Gampton Hall Academy is a private, endowed school for children of grades 6-12.  The school has an excellent reputation in the area and has an exemplary post-graduation placement rate.  Our school is one of only five in the nation offering our uniquely challenging curriculum and numerous extracurricular activities.

Our endowment allows us to extend a scholarship to your daughter covering the full cost of tuition as well as a stipend toward the purchase of textbooks and other school materials.  

I would like to invite you to attend an informal one-on-one meeting with our school representatives to discuss the possibilities of attendance at our school for your daughter.  As we explore this option, I would like to understand more fully your needs for your daughter’s education and would like to share with you the unique opportunities your daughter would experience as a student at Gampton Hall.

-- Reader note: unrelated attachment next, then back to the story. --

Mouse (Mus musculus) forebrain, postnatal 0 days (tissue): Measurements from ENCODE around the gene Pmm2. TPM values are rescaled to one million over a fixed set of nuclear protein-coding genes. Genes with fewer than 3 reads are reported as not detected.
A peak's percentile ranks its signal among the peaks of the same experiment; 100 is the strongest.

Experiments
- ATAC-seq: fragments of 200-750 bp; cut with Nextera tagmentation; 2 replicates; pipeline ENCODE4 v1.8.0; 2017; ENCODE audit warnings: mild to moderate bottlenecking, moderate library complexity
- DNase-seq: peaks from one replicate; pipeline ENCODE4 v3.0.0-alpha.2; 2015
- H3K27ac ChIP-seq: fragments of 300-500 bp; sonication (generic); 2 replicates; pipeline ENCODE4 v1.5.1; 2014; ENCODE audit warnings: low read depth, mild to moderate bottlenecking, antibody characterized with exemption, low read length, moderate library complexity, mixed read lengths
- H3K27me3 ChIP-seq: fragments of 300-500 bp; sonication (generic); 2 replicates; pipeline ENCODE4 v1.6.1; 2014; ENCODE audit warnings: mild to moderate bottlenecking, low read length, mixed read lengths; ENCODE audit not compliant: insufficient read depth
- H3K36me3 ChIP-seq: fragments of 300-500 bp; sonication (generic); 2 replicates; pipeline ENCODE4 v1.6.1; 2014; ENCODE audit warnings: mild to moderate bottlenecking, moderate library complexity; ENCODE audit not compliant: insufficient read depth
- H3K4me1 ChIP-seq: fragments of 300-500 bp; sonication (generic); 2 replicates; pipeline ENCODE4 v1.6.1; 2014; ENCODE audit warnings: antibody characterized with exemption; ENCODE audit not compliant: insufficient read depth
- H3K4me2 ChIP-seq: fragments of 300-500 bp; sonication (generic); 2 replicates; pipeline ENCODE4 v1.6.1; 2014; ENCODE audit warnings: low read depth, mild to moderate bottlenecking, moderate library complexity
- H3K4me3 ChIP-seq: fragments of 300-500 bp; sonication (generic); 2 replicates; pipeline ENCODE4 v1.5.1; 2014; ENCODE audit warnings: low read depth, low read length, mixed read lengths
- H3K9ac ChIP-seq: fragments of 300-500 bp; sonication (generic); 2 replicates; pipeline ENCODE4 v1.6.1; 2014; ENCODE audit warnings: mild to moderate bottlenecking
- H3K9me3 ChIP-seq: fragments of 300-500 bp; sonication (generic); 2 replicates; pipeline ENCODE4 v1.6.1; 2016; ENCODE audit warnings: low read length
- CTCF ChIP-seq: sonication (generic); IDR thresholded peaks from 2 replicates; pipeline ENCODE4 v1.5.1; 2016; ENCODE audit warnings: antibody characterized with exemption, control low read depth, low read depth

If you are available, we would like to meet with you and your daughter on July 5th at 10am.  If that date and time work for you, please RSVP and leave the letter on your front porch, where our special couriers will come and pick it up.  Directions to the school as well as a campus map are included with this letter.  We are looking forward to meeting with you.

Sincerely,

Hobilard McCracken, Chancellor

Gampton Hall Academy

 

Willow set down the letter and thought to herself.  Endowments, extra activities?  The students probably wear uniforms and live in mansions.  It should be easy to figure out that I don’t fit in.  Walking away, she promptly forgot all about Gampton Hall.